Another thing to think of is their sightlines, could they see the ball from the moment it is hit with a clear view? If their view is blocked by other players and they are having to try and peer round a crowd scene, then that will reduce their time to react.
One thing to watch out for, something I have noticed a few times in recent years with Simon Mignolet and this season with Jordan Pickford, is that a ball can be hit straight at their feet but they have both jumped out of the way to get their hand down to the ball. Now that is lauded by commentators and pundits live on the coverage as a good save, but they should be questioning why the keeper took the risk of getting their feet out of the way to put their hand there. If the ball is low down and very close to them, why take the risk? The only reason to do so is if they catch it, otherwise it is a genuine goalkeeping error. They are not just risking the ball getting through before they can get to it, but they are also then left having to scramble back up to their feet after the save, rather than being already on their feet and only having to set themselves again for any follow up shot. In my opinion anyway, part of the art of goalkeeping is being ready for the next shot as quickly as humanly possible. That means not looking for spectacular diving saves when you can simply block the ball with your feet and be immediately ready for any follow up.
2. It is not just if they get to them and how quickly they get to them that you have to consider. You are also looking at what they do with the ball when they get to it. Taking the safe option and putting the ball into touch is fine, it allows the team to get back and sort themselves out. But did they have a safe pass option instead and just punt it out anyway? The worry is when they try and be clever, you have to judge whether they choose the right option. Do they play a good ball or would they have been better just clearing their lines and resetting?
3. When a ball is crossed into the box, there are a number of things you have to look at. The obvious one is whether they come out and catch a ball when it is possible. That is just one aspect to consider. One of the more important, in my opinion, is a goalkeeper’s decisiveness as defenders need to know what their keeper is going to do when the ball comes in. A goalkeeper that stays on his line, leaving the ball for the defenders to try and head away, is much easier to work with than one who dithers on his line and they never know if he is going to come for the ball or not.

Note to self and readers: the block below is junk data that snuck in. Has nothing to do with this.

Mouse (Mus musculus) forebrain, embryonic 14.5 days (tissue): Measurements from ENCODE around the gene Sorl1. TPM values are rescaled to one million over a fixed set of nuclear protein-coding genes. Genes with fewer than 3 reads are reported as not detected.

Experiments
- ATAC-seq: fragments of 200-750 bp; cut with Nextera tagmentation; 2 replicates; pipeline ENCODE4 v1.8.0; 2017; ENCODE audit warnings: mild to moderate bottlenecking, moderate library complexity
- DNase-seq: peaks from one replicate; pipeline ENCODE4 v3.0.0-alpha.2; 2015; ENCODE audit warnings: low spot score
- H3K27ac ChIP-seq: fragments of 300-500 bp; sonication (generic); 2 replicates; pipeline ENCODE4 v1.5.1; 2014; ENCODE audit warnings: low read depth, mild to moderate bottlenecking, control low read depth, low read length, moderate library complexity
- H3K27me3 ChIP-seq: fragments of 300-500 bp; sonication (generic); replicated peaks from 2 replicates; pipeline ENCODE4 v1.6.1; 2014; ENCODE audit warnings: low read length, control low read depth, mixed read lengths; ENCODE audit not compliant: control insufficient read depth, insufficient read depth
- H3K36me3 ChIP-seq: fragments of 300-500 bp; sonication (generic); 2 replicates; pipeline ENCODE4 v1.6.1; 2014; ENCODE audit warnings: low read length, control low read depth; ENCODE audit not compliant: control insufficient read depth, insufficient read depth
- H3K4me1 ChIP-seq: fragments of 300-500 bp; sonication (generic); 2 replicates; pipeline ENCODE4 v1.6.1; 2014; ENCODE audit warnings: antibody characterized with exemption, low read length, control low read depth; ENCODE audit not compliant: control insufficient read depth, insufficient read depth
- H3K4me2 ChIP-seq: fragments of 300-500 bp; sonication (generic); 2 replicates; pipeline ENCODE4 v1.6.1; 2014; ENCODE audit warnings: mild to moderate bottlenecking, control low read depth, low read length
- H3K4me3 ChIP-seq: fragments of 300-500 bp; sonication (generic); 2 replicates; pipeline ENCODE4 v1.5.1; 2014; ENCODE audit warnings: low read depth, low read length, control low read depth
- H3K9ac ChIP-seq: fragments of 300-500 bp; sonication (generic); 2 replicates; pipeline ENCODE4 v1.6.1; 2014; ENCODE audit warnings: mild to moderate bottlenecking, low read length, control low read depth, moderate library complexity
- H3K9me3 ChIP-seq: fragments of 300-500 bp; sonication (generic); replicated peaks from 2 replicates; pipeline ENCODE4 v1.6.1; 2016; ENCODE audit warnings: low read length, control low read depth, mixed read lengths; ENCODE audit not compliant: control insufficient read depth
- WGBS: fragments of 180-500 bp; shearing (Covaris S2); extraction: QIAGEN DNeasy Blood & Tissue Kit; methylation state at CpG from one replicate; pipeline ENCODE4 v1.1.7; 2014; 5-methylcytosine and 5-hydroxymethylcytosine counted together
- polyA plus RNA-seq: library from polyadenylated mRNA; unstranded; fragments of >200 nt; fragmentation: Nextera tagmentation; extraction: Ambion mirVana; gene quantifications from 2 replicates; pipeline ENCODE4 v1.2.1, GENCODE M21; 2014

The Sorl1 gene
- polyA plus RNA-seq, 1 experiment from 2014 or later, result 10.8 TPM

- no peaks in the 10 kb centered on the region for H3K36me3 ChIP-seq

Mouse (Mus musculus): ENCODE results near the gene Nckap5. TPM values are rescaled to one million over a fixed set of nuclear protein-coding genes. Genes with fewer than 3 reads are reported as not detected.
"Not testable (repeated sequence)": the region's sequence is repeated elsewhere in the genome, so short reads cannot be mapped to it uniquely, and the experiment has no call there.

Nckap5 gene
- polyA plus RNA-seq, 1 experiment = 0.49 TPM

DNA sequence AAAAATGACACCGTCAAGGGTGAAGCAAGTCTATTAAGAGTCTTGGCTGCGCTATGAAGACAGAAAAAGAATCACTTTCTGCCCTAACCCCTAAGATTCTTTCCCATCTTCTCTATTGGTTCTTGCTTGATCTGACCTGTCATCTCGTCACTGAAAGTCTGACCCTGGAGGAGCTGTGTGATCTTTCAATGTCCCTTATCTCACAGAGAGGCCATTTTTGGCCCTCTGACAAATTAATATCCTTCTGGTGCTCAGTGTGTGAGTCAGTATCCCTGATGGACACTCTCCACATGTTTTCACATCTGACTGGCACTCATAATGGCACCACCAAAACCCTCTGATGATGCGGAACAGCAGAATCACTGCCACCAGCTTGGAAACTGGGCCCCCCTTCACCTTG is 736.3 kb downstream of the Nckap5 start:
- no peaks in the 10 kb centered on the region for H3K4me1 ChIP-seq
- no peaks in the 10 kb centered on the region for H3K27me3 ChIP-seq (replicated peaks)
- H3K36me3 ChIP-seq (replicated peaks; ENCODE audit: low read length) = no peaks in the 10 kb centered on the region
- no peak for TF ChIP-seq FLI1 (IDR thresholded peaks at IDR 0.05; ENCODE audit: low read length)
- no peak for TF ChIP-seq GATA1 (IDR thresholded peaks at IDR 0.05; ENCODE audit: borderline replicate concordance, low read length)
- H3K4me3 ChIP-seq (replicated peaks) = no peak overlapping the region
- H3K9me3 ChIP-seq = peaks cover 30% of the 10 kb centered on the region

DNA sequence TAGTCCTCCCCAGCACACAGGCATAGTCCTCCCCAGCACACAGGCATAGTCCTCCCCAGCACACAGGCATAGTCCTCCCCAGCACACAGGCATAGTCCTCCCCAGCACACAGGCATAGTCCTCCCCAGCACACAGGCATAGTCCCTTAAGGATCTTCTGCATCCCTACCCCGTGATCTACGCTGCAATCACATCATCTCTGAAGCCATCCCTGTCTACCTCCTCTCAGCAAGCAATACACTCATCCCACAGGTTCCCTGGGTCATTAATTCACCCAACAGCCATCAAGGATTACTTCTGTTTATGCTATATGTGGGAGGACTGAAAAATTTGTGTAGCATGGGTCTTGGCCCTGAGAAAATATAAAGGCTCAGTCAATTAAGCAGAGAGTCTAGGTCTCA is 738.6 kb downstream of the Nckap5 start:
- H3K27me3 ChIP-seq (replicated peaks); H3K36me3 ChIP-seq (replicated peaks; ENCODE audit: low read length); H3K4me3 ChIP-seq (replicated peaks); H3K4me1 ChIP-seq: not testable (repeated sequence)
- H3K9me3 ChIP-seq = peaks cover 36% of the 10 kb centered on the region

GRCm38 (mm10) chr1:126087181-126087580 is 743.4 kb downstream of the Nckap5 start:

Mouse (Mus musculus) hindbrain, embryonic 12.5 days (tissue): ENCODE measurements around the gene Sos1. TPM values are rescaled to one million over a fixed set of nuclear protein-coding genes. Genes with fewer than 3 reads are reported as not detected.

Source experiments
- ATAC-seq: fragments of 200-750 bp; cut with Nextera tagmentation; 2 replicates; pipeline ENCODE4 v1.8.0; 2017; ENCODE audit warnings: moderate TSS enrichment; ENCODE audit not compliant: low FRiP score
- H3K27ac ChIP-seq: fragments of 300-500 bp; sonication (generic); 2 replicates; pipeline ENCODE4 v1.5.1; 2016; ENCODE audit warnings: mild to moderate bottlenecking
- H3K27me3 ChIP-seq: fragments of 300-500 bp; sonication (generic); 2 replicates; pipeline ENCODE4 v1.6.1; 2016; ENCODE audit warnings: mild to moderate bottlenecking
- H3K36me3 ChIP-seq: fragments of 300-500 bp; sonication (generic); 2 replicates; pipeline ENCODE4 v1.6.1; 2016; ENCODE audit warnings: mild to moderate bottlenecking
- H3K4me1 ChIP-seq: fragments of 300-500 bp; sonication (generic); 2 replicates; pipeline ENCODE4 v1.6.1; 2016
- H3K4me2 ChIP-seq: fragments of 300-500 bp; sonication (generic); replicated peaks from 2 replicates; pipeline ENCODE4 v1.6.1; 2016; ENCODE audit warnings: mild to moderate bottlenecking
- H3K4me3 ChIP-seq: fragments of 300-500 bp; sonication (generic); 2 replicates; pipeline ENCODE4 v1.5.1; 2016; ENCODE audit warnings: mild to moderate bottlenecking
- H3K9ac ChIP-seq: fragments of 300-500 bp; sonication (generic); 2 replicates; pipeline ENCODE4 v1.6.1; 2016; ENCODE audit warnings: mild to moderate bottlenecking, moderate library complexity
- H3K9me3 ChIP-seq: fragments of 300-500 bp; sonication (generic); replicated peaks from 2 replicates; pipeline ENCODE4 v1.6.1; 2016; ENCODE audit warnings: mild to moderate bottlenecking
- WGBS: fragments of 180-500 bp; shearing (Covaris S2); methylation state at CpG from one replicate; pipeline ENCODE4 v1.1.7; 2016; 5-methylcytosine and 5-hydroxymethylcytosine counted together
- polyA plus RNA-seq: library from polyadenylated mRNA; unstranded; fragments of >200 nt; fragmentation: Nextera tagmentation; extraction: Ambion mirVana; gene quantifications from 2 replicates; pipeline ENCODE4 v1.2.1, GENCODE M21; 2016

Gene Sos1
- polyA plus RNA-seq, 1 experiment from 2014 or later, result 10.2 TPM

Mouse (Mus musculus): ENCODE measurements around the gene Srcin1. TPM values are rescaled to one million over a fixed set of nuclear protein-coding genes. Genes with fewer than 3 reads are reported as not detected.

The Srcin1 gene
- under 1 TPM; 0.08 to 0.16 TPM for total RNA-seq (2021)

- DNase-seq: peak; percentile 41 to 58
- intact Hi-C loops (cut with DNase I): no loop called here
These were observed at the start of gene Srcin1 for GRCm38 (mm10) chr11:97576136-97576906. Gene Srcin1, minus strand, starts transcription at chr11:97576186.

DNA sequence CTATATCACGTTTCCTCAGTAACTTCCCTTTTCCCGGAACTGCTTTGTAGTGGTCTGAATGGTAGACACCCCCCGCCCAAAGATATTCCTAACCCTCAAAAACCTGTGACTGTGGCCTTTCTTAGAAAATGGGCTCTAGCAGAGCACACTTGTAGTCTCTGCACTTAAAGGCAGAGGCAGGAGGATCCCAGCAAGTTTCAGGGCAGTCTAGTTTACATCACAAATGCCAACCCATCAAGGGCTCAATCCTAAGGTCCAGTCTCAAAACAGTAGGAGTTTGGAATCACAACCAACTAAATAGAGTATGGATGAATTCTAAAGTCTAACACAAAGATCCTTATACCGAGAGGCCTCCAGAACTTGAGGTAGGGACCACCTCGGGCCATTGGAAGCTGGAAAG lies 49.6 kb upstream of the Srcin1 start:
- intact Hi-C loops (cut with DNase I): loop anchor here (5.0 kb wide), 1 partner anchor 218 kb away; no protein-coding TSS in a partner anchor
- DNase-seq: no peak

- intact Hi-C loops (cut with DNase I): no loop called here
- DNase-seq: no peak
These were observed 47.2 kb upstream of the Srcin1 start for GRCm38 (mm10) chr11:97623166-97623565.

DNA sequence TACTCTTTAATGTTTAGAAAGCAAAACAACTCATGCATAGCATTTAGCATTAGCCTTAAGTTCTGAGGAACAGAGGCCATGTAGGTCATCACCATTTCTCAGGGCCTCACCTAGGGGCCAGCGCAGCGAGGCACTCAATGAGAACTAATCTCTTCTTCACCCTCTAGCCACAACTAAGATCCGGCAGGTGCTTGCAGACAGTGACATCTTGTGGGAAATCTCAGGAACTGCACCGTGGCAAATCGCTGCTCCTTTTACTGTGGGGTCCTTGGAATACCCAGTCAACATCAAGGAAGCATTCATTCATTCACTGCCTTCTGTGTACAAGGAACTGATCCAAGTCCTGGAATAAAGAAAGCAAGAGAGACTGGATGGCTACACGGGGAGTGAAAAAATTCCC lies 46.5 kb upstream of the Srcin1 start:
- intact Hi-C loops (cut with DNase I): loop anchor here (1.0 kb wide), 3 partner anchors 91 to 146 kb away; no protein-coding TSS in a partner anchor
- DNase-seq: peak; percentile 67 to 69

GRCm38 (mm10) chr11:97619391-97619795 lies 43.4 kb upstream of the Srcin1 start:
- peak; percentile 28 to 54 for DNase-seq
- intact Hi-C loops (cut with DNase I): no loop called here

When a goalkeeper does decide to come for the ball, is he strong with his team, does he make it clear to them so that they can get out of his way and attempt to clear him room to get to the ball. If it is not possible to catch it, does he make a good strong punch on the ball, even if the opposition put bodies in his way?
4. This aspect of a goalkeeper’s game has become more and more important in recent years, though it was a very useful tool as far back as I can remember. In the past it was more about them being able to launch quick counter attacks with a throw out or kick to a player breaking. That is still a key part of their game, but now it is just a part of it as they are involved in the play during the build up as well.
In the old days keepers used to just pick up a back pass and so had no need to be good with their feet, so great goalkeepers where not necessarily good footballers. Now it is not just about being involved in keep ball sessions around the backline, it is also about their ability to deal with a ball played back to them when a defender is under pressure and needs to use them as an out ball. A keeper’s first touch and striking technique is important, as well as composure on the ball. What you are looking for is someone who can sort their feet out quickly and move the ball on before a forward closes him down, at the very least. That might mean just punting it downfield or out of play, there are times to play a pass and times to clear the lines. That decision making is a key part of the game.
5. With the set up of the defensive system now highly rigid and implented by the coaching staff, it is difficult to judge a keeper on their organisation of the defence. That is mostly out of their hands, but you can still tell which ones are good at that aspect by seeing if the defence in front of them keeps losing track of opponents. The goalkeeper should be seeing the whole picture and getting the players in front of him to pick up all the opponents, or at least to be aware of them. He should be directing his players and calling the shots on set-plays. It is very difficult to judge whether at the ground or on TV, though the empty stadiums do make it possible now to hear the players’ shout at each other, which makes it easier.
They are in position to direct operations, rather than just leaving players to follow the coach’s tactical instructions. In the midst of a game, it is very easy for players to forget the instructions they were given, those sheets of set-play positioning are not exactly riveting reads! So a goalkeeper has to point, push, pull and generally order them into the position they need to be in, countermanding the instructions they were given before the game if necessary.
As you can see, all of this is very subjective stuff rather than objective. You are making judgement calls on positioning and distribution, making your own decision on where a keeper should be and what he should be doing.
Written by Tris Burke October 12 2020 11:32:50